Is The Housing Market Slowing Down?

After another crazy year of record-breaking numbers for real estate, everyone is wondering the same thing: is the housing market slowing down? Media chatter of foreclosure crises and housing bubbles has dominated the news for months. There’s no denying that today’s housing market is anything but normal.

Seemingly overnight, the Millennial generation, long known for putting its buying plans on hold, was ready to become homeowners. And as more young people started buying homes, flooding cities across the country with record-high buyer traffic, there was one hang-up: there wasn’t enough inventory to match their demands.

That inequality in the market is the root cause of the price appreciation that has many worried we’re in another “housing bubble.” But unlike 2008, the rise in home values was warranted. It wasn’t price inflation. It was price appreciation caused by simple economics: a lack of supply and high demand.

Today, economists are noticing a softening in the market but nothing that should alarm potential buyers or sellers. That doesn’t mean it’s crashing. It means that it’s finally levelling out to a more normal market.

Like any other year, buyer traffic peaked in May and April (the spring market) and is slowing as summer ends. However, it’s important to note that those levels remain similar to where we were one year ago.

This is great news for both buyers and sellers. As competition slowly declines and inventory levels rise, experts project a steady softening of the steep price appreciation we’ve seen in the past year.

And as the market continues to shift, sparking confusion and hesitance across the nation, your sphere is looking to you to educate them on what it all means.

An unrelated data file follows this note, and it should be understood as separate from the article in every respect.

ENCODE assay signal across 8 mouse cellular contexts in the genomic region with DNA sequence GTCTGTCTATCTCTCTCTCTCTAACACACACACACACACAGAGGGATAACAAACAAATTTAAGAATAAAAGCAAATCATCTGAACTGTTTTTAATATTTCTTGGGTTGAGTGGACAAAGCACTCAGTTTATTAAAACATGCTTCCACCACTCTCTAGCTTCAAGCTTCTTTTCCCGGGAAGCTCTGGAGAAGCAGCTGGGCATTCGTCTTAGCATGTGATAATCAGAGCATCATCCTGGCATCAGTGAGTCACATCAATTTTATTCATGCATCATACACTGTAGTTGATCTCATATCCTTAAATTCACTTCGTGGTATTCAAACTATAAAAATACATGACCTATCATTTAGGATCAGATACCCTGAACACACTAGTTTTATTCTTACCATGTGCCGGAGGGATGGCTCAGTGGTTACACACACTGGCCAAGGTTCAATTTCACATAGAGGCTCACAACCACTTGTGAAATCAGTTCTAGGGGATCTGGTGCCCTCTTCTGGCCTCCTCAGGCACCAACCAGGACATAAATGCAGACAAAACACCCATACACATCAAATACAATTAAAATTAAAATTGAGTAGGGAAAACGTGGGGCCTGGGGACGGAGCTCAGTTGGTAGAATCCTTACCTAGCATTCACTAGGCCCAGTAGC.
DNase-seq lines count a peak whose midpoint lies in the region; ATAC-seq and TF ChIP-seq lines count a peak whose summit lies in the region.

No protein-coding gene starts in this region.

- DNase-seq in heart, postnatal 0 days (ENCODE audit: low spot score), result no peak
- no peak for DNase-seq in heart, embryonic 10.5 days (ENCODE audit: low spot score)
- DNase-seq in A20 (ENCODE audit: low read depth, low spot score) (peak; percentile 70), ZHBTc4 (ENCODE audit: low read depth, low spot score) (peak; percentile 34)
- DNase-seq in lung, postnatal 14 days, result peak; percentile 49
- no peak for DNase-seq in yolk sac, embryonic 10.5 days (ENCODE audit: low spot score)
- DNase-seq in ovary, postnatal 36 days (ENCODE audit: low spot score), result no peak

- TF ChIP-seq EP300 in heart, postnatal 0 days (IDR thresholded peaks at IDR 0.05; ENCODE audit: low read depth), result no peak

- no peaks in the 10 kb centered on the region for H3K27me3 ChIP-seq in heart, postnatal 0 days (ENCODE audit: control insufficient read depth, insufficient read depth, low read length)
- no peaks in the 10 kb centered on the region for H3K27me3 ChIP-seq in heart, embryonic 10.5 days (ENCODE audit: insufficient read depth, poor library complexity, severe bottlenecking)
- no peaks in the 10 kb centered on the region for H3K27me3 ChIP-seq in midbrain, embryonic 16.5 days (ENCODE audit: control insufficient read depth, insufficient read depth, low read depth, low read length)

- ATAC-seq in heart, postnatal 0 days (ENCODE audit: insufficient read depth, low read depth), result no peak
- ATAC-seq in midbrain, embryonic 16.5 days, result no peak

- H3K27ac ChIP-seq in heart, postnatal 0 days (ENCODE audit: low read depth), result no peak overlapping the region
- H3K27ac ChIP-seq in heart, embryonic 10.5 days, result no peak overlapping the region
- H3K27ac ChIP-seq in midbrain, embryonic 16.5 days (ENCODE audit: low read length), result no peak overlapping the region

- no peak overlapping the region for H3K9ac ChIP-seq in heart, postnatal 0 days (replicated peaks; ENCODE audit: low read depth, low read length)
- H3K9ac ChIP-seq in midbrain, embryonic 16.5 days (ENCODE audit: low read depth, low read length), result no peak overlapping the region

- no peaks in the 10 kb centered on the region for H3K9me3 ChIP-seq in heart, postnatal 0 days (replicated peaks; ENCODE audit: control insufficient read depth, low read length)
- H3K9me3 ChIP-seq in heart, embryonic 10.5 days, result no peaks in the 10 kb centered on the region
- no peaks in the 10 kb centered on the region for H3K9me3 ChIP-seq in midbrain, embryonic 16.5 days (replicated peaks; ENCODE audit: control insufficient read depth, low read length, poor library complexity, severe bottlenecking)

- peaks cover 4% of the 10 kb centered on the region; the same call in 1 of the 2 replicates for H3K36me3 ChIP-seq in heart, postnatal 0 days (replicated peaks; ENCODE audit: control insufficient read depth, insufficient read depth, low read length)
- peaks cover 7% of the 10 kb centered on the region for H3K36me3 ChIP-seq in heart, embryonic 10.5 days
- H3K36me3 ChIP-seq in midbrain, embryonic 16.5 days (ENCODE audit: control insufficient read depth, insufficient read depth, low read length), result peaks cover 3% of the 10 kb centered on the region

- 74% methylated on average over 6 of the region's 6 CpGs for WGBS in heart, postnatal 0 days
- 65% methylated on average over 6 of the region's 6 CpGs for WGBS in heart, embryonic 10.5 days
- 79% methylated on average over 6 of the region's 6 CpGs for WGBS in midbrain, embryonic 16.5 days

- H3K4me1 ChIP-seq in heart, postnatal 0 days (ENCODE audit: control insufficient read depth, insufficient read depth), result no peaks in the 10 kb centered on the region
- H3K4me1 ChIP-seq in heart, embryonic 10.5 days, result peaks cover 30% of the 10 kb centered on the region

Making sure they have the full picture shows you’re a trusted real estate professional with their best interest in mind.

Leisure Village Begins a “SOFT RE-OPENING”

The Village Recreation and Building Facilities to Open on May 3

Remember this first step is described as a “soft opening” because health guidelines require that rooms and activities resume carefully and gradually. That means reduced hours, limited use, etc.
Main Recreation Center will be open from 9 AM to 4:45 PM, Monday through Friday. Closed on the weekends. No visiting or lounging in the Lobby.
Recreation Office will be open from 9:00 -11:45 AM and 1:00 – 4:45 PM. Limited Occupancy.
Library will be open for up to four residents at a time for browsing, returning and checking out books, puzzles, tapes, etc. No puzzle building, lounging, reading, or book donations.
Sewing Room will be open to two people at a time for a maximum of two hours. Sign in/sign out required in the room.
Garden Room and the MPR will be open with a fixed set-up and limited occupancy (which will be posted). No scheduling available.
Administration Office will be open with limited occupancy. Signage will provide details.

Will the Housing Market Maintain Its Momentum?


Last week’s Existing Home Sales Report from the National Association of Realtors (NAR) shows sales have dropped by 3.7% compared to the month before. This is the second consecutive month that sales have slumped. Some see this as evidence that the red-hot real estate market may be cooling.


However, there could also be a simple explanation as to why existing home sales have slowed – there aren’t enough homes to buy. There are currently 410,000 fewer single-family homes available for sale than there were at this time last year.


Lawrence Yun, Chief Economist at NAR, explains in the report: “The sales for March would have been measurably higher, had there been more inventory. Days-on-market are swift, multiple offers are prevalent, and buyer confidence is rising.”


Yun’s insight was supported the next day when the Census Bureau released its Monthly New Residential Sales Report. It shows that newly constructed home sales are up 20.7% over the previous month.


Buyer demand remains strong. With more of the adult population becoming vaccinated and job creation data showing encouraging signs, existing-home inventory is expected to grow in the coming months.


What will this mean for home sales going forward?

Fannie MaeFreddie Mac, and the Mortgage Bankers Association (MBA) have all forecasted that total home sales (existing homes and new construction) will continue their momentum both this year and next.


Bottom Line

Living through a pandemic has caused many to re-evaluate the importance of a home and the value of homeownership. The residential real estate market will benefit from both as we move forward.